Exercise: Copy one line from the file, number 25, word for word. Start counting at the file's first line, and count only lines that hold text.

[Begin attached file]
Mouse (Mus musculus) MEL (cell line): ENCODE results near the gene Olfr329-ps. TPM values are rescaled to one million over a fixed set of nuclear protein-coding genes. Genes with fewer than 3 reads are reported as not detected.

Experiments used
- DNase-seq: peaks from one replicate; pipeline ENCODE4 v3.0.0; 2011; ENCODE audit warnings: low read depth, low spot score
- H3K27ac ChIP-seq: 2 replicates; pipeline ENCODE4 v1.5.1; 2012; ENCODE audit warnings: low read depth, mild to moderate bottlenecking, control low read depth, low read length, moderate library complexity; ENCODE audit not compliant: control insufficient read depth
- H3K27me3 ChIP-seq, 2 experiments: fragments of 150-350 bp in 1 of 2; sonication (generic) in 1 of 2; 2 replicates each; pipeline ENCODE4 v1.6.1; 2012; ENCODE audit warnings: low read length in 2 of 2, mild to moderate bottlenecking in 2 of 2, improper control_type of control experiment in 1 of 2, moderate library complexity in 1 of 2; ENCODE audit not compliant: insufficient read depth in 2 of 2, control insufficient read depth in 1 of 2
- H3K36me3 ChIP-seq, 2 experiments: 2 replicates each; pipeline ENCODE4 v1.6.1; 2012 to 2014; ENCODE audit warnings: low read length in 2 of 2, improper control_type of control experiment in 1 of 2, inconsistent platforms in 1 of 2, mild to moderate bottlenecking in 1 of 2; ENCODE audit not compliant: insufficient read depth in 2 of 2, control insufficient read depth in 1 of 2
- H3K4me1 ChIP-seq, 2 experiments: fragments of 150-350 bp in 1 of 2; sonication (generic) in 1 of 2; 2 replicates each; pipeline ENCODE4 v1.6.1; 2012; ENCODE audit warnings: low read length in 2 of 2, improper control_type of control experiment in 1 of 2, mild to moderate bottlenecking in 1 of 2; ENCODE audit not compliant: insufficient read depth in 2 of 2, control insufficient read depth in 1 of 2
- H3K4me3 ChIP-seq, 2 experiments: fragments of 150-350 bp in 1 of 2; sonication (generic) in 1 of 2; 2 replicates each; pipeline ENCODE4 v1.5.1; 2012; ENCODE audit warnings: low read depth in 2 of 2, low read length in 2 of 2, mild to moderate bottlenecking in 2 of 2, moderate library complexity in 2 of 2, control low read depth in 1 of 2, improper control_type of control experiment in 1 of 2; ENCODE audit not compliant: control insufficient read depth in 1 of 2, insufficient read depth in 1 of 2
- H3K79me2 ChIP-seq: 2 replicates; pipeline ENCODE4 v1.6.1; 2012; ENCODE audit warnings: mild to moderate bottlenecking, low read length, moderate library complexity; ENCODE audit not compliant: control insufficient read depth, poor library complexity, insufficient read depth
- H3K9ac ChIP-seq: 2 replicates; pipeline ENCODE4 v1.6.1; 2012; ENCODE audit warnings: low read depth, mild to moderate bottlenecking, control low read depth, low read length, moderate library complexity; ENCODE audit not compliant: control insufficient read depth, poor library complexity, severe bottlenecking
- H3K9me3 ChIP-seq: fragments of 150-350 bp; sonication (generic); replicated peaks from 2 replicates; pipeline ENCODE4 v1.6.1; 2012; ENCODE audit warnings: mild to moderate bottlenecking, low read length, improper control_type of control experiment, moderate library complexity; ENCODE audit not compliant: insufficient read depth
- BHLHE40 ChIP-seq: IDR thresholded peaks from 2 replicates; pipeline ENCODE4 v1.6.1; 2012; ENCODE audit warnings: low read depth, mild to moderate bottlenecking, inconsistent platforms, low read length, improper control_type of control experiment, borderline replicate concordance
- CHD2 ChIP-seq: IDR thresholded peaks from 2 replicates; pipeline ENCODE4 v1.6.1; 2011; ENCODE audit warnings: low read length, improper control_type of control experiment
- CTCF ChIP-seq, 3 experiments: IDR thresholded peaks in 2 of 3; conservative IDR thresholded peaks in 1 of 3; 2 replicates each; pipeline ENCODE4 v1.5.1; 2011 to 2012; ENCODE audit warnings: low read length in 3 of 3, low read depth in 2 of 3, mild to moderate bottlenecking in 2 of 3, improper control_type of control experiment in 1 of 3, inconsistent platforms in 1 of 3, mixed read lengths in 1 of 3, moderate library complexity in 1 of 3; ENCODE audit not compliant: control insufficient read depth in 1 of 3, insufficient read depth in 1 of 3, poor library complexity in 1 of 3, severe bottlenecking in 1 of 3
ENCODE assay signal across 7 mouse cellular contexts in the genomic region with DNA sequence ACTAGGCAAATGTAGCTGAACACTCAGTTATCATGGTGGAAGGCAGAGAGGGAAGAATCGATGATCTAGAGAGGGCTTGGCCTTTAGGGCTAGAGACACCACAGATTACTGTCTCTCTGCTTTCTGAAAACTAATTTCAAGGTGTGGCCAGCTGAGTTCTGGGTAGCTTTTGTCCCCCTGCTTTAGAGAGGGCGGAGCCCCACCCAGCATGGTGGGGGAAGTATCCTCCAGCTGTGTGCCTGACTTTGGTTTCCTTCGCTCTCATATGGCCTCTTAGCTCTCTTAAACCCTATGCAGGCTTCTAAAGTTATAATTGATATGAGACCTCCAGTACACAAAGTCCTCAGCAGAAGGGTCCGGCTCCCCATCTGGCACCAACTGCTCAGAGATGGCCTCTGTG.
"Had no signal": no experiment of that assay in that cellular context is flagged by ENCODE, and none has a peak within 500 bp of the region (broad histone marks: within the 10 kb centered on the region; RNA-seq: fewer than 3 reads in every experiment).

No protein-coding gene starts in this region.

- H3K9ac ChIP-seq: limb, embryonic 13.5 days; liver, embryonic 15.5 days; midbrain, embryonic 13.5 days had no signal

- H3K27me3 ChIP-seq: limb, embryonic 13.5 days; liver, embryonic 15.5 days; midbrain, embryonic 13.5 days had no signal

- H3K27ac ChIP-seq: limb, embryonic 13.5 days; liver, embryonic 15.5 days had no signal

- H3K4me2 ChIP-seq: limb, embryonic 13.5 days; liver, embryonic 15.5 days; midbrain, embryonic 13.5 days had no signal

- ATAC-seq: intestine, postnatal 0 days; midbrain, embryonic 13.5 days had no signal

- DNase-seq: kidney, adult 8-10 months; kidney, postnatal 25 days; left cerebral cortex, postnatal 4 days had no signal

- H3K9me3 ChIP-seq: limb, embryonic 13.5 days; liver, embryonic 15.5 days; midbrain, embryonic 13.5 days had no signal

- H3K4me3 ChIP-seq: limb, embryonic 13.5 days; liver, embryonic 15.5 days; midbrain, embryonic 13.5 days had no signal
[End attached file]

- H3K4me3 ChIP-seq: limb, embryonic 13.5 days; liver, embryonic 15.5 days; midbrain, embryonic 13.5 days had no signal